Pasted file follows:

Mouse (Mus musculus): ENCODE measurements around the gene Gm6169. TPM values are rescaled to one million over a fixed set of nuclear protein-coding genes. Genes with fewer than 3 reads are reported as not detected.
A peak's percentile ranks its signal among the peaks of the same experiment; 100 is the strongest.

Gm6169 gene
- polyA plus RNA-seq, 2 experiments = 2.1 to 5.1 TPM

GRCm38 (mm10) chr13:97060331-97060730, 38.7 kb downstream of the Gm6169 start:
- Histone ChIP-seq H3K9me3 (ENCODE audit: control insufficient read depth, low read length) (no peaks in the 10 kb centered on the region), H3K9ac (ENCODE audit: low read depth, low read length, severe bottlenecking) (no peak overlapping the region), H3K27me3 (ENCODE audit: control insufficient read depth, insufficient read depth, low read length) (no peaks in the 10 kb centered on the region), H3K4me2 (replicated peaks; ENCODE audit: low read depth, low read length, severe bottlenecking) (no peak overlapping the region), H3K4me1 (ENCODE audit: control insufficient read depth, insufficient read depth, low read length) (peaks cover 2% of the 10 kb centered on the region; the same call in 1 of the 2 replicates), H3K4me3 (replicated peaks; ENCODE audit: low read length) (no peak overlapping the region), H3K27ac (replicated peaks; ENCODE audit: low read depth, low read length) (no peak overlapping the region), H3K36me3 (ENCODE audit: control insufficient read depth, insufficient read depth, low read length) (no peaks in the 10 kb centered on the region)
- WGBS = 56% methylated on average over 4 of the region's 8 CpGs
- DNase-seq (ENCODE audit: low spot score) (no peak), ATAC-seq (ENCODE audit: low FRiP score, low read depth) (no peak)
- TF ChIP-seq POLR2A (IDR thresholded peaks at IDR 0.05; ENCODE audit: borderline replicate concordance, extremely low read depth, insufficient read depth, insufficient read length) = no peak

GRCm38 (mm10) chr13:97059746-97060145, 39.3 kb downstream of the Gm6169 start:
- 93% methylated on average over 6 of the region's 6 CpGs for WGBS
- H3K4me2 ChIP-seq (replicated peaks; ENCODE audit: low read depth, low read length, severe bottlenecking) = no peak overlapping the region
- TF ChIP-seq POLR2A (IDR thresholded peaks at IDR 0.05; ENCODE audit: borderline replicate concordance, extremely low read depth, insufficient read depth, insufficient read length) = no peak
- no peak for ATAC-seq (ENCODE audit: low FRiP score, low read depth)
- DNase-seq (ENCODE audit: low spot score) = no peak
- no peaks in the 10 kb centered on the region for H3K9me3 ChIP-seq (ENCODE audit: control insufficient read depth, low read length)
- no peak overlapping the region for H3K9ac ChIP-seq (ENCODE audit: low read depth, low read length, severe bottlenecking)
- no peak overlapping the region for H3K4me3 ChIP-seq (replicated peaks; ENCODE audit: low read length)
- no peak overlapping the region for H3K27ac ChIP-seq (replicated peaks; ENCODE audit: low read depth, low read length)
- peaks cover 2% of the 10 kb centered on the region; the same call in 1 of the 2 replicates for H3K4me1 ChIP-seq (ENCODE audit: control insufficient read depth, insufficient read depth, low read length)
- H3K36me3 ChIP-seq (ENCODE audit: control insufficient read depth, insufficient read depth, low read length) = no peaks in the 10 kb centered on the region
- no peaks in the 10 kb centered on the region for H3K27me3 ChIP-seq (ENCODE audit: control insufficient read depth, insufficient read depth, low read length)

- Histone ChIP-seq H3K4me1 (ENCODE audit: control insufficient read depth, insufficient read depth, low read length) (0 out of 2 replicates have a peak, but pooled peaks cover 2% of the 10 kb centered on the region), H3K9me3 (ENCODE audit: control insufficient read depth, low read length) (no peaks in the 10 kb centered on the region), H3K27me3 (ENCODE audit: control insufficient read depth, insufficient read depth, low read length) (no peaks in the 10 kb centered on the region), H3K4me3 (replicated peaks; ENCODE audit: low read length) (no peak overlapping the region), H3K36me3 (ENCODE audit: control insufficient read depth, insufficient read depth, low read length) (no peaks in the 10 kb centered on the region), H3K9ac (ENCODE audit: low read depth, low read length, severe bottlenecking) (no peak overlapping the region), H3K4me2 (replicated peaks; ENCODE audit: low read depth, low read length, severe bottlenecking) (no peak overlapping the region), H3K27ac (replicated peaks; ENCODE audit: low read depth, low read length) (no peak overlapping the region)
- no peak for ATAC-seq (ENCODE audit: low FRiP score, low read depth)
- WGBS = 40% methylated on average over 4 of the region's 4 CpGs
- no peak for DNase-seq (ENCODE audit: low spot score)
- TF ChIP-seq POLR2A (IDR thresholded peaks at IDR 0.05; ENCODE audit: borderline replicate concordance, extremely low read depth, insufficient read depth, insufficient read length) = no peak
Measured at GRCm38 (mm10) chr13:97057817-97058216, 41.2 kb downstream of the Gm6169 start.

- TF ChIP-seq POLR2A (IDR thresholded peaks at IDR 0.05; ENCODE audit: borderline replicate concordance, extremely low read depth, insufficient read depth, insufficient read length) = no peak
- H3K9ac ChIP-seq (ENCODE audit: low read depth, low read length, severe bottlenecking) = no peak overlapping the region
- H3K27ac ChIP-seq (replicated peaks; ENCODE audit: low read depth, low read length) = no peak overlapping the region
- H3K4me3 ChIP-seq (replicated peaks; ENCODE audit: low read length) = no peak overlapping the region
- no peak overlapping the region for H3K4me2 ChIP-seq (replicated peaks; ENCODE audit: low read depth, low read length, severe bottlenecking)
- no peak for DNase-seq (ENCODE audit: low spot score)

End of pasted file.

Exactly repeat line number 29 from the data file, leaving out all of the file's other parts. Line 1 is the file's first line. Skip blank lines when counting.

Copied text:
- TF ChIP-seq POLR2A (IDR thresholded peaks at IDR 0.05; ENCODE audit: borderline replicate concordance, extremely low read depth, insufficient read depth, insufficient read length) = no peak